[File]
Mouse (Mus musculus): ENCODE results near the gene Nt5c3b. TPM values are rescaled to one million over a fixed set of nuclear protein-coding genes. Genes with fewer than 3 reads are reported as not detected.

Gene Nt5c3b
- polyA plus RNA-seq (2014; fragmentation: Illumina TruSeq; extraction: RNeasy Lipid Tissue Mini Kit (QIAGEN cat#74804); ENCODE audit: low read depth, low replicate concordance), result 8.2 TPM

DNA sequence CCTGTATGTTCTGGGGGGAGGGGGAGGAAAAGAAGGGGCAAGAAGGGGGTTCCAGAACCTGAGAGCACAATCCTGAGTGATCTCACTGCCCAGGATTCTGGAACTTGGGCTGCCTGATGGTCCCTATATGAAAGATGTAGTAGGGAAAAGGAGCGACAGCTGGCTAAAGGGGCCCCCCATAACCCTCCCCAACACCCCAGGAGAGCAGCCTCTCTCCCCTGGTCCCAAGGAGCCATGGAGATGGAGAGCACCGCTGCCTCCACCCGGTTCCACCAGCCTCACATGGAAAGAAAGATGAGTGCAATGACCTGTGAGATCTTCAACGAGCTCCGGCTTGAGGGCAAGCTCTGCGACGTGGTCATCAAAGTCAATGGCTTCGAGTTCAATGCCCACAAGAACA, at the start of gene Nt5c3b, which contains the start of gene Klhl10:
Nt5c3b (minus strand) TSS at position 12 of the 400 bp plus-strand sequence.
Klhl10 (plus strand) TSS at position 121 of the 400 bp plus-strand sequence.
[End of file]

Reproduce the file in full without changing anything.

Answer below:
Mouse (Mus musculus): ENCODE results near the gene Nt5c3b. TPM values are rescaled to one million over a fixed set of nuclear protein-coding genes. Genes with fewer than 3 reads are reported as not detected.

Gene Nt5c3b
- polyA plus RNA-seq (2014; fragmentation: Illumina TruSeq; extraction: RNeasy Lipid Tissue Mini Kit (QIAGEN cat#74804); ENCODE audit: low read depth, low replicate concordance), result 8.2 TPM

DNA sequence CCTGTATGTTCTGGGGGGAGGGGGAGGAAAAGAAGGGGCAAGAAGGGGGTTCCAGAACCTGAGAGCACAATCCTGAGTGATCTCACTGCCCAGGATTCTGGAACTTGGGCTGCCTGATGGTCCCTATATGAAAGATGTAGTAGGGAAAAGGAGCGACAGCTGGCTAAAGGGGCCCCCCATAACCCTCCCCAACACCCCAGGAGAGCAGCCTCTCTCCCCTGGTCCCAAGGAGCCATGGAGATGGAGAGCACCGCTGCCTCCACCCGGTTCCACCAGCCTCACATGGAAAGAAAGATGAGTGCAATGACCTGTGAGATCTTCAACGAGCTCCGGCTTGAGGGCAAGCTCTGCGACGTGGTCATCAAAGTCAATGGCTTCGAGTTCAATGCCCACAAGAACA, at the start of gene Nt5c3b, which contains the start of gene Klhl10:
Nt5c3b (minus strand) TSS at position 12 of the 400 bp plus-strand sequence.
Klhl10 (plus strand) TSS at position 121 of the 400 bp plus-strand sequence.